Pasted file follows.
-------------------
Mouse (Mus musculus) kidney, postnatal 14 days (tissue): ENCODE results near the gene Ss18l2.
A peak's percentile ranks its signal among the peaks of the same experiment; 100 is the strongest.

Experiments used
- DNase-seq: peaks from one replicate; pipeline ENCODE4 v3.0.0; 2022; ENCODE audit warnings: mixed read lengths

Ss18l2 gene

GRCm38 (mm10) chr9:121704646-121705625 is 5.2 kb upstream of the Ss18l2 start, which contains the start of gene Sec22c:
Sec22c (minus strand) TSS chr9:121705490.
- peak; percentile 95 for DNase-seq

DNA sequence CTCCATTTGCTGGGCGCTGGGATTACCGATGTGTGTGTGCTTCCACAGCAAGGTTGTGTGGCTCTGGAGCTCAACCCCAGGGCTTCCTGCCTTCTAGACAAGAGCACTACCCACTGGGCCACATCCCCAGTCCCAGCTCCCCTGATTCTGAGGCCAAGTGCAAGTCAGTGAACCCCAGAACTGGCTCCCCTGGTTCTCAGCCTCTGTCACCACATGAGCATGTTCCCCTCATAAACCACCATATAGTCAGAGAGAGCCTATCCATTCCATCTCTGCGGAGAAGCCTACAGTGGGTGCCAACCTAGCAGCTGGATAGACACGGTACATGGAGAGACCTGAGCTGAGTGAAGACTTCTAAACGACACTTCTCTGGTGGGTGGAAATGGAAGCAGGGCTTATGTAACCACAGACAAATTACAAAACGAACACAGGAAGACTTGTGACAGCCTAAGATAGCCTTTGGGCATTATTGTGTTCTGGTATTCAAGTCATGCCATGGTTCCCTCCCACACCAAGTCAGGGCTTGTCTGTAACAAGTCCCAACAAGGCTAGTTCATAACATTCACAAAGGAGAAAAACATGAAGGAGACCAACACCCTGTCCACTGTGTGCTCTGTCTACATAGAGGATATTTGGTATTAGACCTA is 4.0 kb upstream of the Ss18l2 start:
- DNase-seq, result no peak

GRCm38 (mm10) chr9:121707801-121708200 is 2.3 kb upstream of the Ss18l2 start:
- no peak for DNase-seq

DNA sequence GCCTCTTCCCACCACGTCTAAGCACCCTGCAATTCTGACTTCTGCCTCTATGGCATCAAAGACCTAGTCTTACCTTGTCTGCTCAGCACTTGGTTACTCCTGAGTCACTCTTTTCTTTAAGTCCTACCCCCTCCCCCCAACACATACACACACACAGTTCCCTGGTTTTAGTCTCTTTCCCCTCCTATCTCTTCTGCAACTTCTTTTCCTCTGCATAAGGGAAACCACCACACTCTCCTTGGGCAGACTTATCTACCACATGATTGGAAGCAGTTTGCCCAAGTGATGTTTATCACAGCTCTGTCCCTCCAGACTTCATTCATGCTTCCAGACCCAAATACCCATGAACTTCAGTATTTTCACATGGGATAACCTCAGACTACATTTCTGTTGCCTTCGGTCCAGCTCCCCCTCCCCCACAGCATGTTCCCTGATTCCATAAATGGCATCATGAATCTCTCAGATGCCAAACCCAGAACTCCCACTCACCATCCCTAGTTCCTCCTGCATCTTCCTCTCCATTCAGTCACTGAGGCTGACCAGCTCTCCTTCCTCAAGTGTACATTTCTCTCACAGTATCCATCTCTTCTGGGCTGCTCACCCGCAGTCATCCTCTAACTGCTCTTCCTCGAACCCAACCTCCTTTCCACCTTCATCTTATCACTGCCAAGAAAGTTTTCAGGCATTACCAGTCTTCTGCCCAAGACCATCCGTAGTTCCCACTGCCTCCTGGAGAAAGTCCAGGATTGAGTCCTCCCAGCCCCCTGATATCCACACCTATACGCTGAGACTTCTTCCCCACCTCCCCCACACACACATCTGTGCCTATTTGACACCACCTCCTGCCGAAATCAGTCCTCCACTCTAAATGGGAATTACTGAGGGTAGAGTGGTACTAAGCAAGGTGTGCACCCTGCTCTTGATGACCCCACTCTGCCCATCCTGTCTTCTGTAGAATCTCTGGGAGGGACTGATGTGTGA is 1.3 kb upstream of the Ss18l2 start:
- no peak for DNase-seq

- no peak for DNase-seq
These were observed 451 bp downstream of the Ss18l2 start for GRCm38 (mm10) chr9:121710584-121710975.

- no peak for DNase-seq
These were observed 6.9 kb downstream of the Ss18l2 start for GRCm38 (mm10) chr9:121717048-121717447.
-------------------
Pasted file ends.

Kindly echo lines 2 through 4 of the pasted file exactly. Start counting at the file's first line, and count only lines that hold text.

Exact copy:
A peak's percentile ranks its signal among the peaks of the same experiment; 100 is the strongest.

Experiments used
- DNase-seq: peaks from one replicate; pipeline ENCODE4 v3.0.0; 2022; ENCODE audit warnings: mixed read lengths